Health Ministry, nurses union reach deal to end strike
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Health Ministry, nurses union reach deal to end strike

Ministry says it will substantially increase security for medical workers over uptick in violence

Ilana Cohen (R), chairwoman of the National Association of Nurses, arrives for a meeting at the Finance Ministry in Jerusalem on August 7, 2018 (Hadas Parush/Flash90)
Ilana Cohen (R), chairwoman of the National Association of Nurses, arrives for a meeting at the Finance Ministry in Jerusalem on August 7, 2018 (Hadas Parush/Flash90)

The Health Ministry and National Association of Nurses announced Tuesday they had reached an understanding to end a strike protesting violence against health workers.

Following negotiations, the Health Ministry said it has agreed to substantially increase security for medical workers and add new positions for health care professionals in a number of fields.

The ministry also said it would implement the findings of a special committee on violence against health workers.

“We succeeded in bringing a significant addition of positions to the health system while strengthening the personal safety of medical teams,” Deputy Health Minister Yaakov Litzman said.

Moshe Bar Siman Tov, director-general of the Health Ministry, said “these are very important achievements both for the nurses and the [health] system as a whole.”

Deputy Health Minister Yaakov Litzman attends a Knesset Health Committee meeting on July 2, 2018. (Hadas Parush/Flash90)

The strike, which began Tuesday morning, was called to protest what nurses say is the government’s failure to address escalating violence against health care professionals.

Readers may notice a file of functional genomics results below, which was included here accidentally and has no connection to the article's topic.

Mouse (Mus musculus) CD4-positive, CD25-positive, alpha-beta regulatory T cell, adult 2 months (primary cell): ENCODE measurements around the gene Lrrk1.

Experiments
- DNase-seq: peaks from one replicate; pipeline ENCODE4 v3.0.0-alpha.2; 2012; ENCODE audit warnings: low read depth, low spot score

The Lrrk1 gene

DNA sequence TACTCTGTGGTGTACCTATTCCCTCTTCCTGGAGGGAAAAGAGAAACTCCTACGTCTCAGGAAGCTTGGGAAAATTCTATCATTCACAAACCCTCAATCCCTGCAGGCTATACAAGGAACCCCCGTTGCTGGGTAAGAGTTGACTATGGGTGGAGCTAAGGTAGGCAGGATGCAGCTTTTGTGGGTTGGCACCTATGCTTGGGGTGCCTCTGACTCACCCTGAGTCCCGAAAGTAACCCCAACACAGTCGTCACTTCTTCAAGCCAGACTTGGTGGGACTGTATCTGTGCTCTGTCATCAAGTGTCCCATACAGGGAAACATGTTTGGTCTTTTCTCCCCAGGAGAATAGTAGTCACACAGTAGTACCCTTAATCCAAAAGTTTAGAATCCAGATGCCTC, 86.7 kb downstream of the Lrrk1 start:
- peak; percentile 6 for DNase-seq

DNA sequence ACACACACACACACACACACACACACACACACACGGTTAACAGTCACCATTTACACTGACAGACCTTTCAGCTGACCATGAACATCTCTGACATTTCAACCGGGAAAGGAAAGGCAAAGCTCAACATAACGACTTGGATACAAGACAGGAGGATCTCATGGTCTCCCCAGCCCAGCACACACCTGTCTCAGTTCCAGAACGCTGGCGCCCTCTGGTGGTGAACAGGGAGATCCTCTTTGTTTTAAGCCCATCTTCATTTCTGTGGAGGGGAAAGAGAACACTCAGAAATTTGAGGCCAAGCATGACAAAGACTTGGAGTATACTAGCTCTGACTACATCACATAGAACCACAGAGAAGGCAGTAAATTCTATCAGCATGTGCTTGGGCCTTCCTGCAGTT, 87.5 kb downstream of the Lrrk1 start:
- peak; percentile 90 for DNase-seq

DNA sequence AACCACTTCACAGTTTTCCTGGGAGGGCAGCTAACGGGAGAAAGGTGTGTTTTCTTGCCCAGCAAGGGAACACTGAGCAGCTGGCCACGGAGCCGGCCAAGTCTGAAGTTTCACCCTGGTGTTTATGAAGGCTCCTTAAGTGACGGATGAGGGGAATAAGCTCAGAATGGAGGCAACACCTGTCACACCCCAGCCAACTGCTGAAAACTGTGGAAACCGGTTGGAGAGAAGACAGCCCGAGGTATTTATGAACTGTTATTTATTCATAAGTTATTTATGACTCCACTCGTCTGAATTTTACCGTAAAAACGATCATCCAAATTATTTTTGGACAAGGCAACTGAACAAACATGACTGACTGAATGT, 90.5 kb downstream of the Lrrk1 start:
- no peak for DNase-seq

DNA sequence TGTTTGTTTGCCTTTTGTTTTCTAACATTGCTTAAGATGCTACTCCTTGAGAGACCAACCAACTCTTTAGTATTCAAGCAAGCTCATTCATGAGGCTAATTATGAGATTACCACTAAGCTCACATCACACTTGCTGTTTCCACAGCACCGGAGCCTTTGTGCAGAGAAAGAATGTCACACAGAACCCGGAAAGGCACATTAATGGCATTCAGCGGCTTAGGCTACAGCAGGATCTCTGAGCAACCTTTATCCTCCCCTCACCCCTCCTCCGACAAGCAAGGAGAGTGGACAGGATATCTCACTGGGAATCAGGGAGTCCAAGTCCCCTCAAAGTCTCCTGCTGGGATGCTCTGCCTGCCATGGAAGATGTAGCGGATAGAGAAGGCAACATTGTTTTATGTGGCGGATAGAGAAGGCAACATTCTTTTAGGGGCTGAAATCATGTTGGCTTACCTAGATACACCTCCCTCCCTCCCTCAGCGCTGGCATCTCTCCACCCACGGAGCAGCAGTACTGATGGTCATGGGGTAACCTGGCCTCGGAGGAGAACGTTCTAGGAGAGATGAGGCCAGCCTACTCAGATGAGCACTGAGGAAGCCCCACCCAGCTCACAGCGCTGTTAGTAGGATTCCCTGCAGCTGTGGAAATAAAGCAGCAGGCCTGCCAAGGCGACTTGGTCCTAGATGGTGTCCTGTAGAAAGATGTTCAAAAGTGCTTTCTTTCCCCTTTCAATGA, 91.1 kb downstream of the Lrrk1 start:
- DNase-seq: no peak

An altercation between security guards and the family of a patient is seen outside the Ichilov Hospital ER, June 27, 2017. (Security camera footage/Courtesy Ichilov Hospital)

According to a 2017 Health Ministry report, there are more than 3,000 incidents of violence against medical personnel per year. Only 11 percent of the incidents are reported to police, and only a small portion of those are brought to trial.

Nurses briefly went on strike last month after a 65-year-old nurse at Shmuel Harofe Hospital in Be’er Yaakov was stabbed and injured by a patient. According to court documents, 31-year-old asylum seeker Oshar Bakhit stabbed Rachel Kovo out of anger when the hospital refused to re-admit him for treatment.

The Health Ministry strongly condemned the attack on Kovo and ordered security increased at health institutions.

Earlier in July, the Tel Aviv District Court sentenced a woman to five months of community service for assaulting hospital security staff at Ichilov Hospital last September. In his ruling, the judge noted that “violence against medical staff and security guards has become widespread and it is incumbent on the court to protect medical staff.”

The issue of violence in the health care system gained prominence in Israel in March last year after a man burned a nurse to death in a Holon medical clinic. Asher Faraj, 78, doused nurse Tova Kararo with flammable liquid and set it alight, killing her. According to the indictment, Faraj was angry at Kararo because the flu shot she had given him several days prior made him feel unwell.

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